Two species of exotic caulerpa seaweed (Caulerpa brachypus and Caulerpa parvifolia) have been found in Auckland.
These exotic caulerpa can spread rapidly, forming vast, dense underwater fields and have the potential to seriously harm and transform our coastal environments.
They compete with other species, including our own native caulerpa species, for space and potentially upset the balance of local ecosystems, presenting a risk to recreational, cultural, and commercial marine activities.
Mayor Wayne Brown encourages all Aucklanders, boaties and beachgoers to follow this advice: know how to recognise caulerpa, know what to do if they think they’ve spotted the weed and know where to avoid going.
“Boatie to boatie, we need to do our bit to stop the spread of this pest. While we learn more about this seaweed, I ask the boating community to please be vigilant. Take every care not to spread it when you move your vessel,” says Brown.
“Please use moorings where you can instead of anchoring and please check that the area you are headed to doesn’t have a controlled area notice (CAN) or rāhui in place.
“If it does, it is unlikely that you will be able to anchor there, and some fishing restrictions may also apply. It pays to check the rules in place on the Biosecurity New Zealand website for the latest instructions.
“This incursion is a wake-up call to all boat owners to be extra careful about checking and cleaning anything that goes in the water, and making sure you’re not taking hitchhiking pests along with you as you move about.
“By being vigilant, we can slow down its spread while we learn more about how it behaves in New Zealand, and how we can potentially suppress it.”
The Ministry for Primary Industries is leading the response to exotic caulerpa, working closely with iwi, community groups and, in Tāmaki Makaurau, with Auckland Council’s marine biosecurity team.
“Auckland Council is focussed on driving education and awareness-raising efforts in the region to reduce the spread of exotic caulerpa and other marine pests,” says Liz Brooks, Auckland Council team manager, pathways.
“This includes deploying marine biosecurity champions, with financial support from Biosecurity New Zealand, at key locations to help educate as well as support beach and marine goers on what to look out for and follow the right advice.”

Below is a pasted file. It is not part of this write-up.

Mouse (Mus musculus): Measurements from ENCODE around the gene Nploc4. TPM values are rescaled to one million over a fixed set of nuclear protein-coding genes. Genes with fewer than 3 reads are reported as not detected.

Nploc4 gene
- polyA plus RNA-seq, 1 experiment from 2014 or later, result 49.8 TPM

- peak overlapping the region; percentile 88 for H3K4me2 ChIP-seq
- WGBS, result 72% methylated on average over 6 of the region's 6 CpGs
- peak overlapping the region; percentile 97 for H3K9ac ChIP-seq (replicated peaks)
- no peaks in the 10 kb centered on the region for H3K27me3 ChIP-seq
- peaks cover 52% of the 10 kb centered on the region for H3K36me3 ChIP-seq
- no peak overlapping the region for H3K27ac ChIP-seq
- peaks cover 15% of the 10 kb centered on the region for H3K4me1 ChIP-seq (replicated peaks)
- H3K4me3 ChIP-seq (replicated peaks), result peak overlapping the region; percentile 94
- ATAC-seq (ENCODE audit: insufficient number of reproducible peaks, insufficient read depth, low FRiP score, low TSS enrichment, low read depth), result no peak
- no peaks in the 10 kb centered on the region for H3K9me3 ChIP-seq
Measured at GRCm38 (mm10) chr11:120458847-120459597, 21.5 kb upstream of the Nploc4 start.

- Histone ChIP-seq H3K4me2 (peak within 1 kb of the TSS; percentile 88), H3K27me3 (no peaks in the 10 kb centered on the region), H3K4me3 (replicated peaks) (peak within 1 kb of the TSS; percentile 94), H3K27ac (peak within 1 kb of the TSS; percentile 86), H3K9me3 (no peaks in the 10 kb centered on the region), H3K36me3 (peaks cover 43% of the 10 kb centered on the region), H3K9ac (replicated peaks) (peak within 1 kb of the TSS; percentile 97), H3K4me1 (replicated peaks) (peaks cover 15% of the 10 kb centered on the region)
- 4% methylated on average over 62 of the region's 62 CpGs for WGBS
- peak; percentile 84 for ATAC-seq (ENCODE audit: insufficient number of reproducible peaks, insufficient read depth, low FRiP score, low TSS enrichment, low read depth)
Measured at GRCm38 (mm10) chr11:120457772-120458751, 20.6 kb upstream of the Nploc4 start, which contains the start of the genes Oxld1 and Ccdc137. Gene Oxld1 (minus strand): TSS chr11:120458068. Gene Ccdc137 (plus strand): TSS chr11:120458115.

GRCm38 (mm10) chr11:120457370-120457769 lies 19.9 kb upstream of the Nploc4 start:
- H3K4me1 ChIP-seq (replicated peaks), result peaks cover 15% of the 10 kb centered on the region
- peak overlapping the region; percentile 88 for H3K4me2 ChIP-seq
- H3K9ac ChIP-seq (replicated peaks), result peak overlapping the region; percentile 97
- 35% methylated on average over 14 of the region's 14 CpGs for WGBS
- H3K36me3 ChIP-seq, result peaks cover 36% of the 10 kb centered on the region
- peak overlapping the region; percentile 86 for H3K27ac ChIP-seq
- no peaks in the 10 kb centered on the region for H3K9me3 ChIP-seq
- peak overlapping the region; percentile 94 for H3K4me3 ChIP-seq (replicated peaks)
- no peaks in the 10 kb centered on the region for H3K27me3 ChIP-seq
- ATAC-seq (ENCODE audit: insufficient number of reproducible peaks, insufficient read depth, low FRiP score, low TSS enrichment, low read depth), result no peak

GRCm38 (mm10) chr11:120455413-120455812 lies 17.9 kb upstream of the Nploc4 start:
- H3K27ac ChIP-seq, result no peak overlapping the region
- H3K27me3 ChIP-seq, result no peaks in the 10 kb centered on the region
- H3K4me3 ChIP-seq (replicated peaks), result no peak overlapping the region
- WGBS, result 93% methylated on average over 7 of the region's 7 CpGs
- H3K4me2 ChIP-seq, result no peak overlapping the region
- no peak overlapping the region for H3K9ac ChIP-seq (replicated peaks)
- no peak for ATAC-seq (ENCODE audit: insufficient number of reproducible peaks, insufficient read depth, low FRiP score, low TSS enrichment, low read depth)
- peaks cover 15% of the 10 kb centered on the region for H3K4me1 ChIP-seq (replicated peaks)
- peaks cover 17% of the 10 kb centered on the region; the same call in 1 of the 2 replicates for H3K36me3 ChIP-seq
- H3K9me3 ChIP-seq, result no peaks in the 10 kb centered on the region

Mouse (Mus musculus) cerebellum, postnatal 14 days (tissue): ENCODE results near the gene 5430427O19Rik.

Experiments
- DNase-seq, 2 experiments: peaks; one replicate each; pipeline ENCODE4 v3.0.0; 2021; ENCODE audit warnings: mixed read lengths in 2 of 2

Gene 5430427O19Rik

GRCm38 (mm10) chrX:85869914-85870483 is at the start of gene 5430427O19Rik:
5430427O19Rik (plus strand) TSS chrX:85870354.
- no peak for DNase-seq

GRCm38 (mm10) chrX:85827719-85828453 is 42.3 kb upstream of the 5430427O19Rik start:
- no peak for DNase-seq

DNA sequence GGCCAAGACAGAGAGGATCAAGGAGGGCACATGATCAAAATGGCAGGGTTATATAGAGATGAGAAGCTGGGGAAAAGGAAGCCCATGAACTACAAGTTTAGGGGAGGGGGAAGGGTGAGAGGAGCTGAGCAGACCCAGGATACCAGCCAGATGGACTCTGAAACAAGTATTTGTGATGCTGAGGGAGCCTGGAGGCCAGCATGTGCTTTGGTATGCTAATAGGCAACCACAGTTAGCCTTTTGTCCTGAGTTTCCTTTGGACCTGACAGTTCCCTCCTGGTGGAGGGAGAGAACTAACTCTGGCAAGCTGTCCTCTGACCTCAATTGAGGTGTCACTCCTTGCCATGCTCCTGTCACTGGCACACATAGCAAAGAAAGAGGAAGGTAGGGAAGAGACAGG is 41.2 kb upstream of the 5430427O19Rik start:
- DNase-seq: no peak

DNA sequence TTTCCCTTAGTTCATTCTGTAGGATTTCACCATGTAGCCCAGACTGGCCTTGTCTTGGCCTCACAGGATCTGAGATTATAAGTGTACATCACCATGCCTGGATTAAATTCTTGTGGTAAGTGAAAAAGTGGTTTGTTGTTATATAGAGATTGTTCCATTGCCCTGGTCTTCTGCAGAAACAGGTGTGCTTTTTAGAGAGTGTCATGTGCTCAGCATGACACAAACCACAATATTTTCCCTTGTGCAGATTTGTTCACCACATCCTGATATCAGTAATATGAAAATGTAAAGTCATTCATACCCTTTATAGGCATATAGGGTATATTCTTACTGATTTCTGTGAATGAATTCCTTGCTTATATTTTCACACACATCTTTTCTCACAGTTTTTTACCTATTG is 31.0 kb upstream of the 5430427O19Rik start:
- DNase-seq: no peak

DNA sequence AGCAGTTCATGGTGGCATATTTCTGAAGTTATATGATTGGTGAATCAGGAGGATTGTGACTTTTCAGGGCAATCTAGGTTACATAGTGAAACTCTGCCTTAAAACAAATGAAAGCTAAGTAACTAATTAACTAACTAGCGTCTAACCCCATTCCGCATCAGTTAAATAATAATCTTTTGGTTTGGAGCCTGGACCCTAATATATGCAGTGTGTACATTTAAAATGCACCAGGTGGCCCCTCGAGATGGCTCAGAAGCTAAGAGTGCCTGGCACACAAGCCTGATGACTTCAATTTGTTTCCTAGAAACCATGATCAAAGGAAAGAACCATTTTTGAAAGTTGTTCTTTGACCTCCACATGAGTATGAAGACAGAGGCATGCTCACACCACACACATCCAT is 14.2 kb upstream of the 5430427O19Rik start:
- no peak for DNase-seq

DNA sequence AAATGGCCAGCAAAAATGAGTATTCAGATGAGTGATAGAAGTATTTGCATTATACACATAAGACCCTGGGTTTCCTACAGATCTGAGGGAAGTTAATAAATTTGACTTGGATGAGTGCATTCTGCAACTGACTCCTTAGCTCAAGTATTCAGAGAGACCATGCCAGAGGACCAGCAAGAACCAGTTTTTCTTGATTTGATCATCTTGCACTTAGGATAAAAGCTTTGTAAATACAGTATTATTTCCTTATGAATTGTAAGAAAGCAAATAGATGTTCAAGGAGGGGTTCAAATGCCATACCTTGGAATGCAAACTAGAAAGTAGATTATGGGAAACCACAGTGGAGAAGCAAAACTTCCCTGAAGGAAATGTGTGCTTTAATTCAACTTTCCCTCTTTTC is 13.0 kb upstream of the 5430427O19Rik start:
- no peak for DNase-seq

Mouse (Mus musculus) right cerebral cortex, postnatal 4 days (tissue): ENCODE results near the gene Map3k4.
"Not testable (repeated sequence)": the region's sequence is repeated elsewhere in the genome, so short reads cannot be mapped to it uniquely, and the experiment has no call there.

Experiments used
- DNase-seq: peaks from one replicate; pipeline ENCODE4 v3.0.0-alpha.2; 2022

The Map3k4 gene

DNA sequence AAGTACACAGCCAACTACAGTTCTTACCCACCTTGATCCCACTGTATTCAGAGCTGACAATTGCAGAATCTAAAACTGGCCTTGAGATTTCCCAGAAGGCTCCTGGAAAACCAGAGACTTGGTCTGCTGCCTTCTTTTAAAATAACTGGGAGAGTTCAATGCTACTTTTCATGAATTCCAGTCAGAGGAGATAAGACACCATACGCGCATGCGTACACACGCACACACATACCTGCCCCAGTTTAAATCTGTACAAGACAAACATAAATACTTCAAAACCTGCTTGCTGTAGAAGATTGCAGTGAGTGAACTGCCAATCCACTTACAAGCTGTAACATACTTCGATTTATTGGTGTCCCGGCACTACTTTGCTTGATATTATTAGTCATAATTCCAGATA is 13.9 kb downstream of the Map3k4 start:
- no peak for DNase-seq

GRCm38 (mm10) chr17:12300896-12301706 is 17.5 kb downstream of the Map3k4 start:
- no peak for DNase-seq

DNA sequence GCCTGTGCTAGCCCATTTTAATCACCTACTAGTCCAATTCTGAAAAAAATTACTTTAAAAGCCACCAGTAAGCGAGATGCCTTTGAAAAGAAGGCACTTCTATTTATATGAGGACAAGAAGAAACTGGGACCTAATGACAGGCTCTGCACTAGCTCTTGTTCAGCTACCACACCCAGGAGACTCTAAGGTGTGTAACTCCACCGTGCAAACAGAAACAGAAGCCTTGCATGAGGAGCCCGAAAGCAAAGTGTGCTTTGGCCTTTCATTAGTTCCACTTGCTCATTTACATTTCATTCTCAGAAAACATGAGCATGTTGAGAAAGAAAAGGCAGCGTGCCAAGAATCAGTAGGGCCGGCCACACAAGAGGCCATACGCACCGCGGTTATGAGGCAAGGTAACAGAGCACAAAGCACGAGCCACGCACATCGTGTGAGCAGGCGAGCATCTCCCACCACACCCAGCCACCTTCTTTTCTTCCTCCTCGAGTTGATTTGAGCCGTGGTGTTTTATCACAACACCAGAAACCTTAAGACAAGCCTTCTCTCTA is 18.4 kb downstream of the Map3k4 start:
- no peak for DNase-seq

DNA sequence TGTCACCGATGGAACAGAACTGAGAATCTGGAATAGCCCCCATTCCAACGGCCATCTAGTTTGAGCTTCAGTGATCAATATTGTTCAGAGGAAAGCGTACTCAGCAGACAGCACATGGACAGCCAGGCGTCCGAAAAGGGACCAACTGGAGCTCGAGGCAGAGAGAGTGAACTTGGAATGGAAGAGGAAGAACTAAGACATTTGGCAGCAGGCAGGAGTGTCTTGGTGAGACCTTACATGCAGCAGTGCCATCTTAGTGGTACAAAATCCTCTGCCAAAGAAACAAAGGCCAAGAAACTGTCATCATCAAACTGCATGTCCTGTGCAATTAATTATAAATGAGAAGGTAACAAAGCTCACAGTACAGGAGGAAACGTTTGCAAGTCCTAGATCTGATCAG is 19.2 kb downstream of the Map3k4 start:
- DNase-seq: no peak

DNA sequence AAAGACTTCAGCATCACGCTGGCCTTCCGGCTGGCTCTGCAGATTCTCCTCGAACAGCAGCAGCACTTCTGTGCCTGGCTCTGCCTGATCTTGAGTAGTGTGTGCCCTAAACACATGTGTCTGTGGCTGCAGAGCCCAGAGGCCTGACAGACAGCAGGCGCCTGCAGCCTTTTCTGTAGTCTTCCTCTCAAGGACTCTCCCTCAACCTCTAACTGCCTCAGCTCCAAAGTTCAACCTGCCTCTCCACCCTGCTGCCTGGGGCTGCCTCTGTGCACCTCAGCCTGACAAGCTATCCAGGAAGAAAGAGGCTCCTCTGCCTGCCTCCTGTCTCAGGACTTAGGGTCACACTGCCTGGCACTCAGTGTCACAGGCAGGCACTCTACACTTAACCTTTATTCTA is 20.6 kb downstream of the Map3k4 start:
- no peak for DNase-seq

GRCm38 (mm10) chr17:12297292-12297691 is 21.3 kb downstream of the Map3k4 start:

What should I do if I find exotic caulerpa?
When at sea, before moving to a new location, check your vessel’s anchor and anchor chain, as well as any other gear, like fishing lines or dive equipment, before moving to a new location.
If you bring up any seaweed (on your anchor or hook), bag it and bin it. That is, remove it and securely bag it or contain it and take it ashore for safe disposal on land, for example in a rubbish bin or compost.
If this can’t be done, people are asked to return it to the waters it came from. There will already be exotic caulerpa below and putting it back in this area will not pose a significant risk of spread.
If you are out walking on the beach, keep an eye out. If you think you’ve seen caulerpa washed up on the beach, pin, pic, and phone. That is – note the location, take a photo, and report on 0800 80 99 66 or at report.mpi.govt.nz.
Where should I avoid going?
As of November 2023, exotic caulerpa has been found in these Hauraki Gulf Marine Park locations:
Aotea Great Barrier Island: Cape Barrier to Port Fitzroy, including Whangaparapara, Tryphena and Okupu
Ahuahu Great Mercury Island: between Ahikopua Point and Maunganui Point
Kawau Island: Iris Shoal
Waiheke Island: Onetangi Bay and around Thompson’s Point
If you are boating, there may be anchoring and fishing restrictions that apply to these areas.
In the Auckland region, there is a Controlled Area Notice (CAN) in place at Aotea Great Barrier Island with updated controls at Aotea Great Barrier Island recently announced.
Mana whenua have also imposed rāhui in these same areas, in addition to the legal CANs in place at Aotea Great Barrier Island and Ahuahu Great Mercury Island.
And on Waiheke Island, Ngāti Paoa has imposed a rāhui on disturbing the seabed or anchoring within 1 nautical mile (1.8km) of Thompson’s Point or Onetangi Bay.
You can find the latest information on exotic caulerpa and the various legal rules in place.